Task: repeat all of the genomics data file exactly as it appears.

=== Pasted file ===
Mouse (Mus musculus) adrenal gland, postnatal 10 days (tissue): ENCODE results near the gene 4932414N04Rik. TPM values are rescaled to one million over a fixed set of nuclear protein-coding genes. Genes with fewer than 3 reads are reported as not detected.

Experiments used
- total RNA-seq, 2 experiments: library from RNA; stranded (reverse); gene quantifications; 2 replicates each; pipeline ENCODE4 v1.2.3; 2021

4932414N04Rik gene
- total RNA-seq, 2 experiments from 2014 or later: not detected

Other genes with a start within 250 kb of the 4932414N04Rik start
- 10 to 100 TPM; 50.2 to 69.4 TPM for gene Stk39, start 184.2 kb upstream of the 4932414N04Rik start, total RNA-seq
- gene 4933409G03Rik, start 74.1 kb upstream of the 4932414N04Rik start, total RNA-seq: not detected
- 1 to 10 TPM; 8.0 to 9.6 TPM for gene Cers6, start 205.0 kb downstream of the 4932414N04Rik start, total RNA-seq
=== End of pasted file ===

Mouse (Mus musculus) adrenal gland, postnatal 10 days (tissue): ENCODE results near the gene 4932414N04Rik. TPM values are rescaled to one million over a fixed set of nuclear protein-coding genes. Genes with fewer than 3 reads are reported as not detected.

Experiments used
- total RNA-seq, 2 experiments: library from RNA; stranded (reverse); gene quantifications; 2 replicates each; pipeline ENCODE4 v1.2.3; 2021

4932414N04Rik gene
- total RNA-seq, 2 experiments from 2014 or later: not detected

Other genes with a start within 250 kb of the 4932414N04Rik start
- 10 to 100 TPM; 50.2 to 69.4 TPM for gene Stk39, start 184.2 kb upstream of the 4932414N04Rik start, total RNA-seq
- gene 4933409G03Rik, start 74.1 kb upstream of the 4932414N04Rik start, total RNA-seq: not detected
- 1 to 10 TPM; 8.0 to 9.6 TPM for gene Cers6, start 205.0 kb downstream of the 4932414N04Rik start, total RNA-seq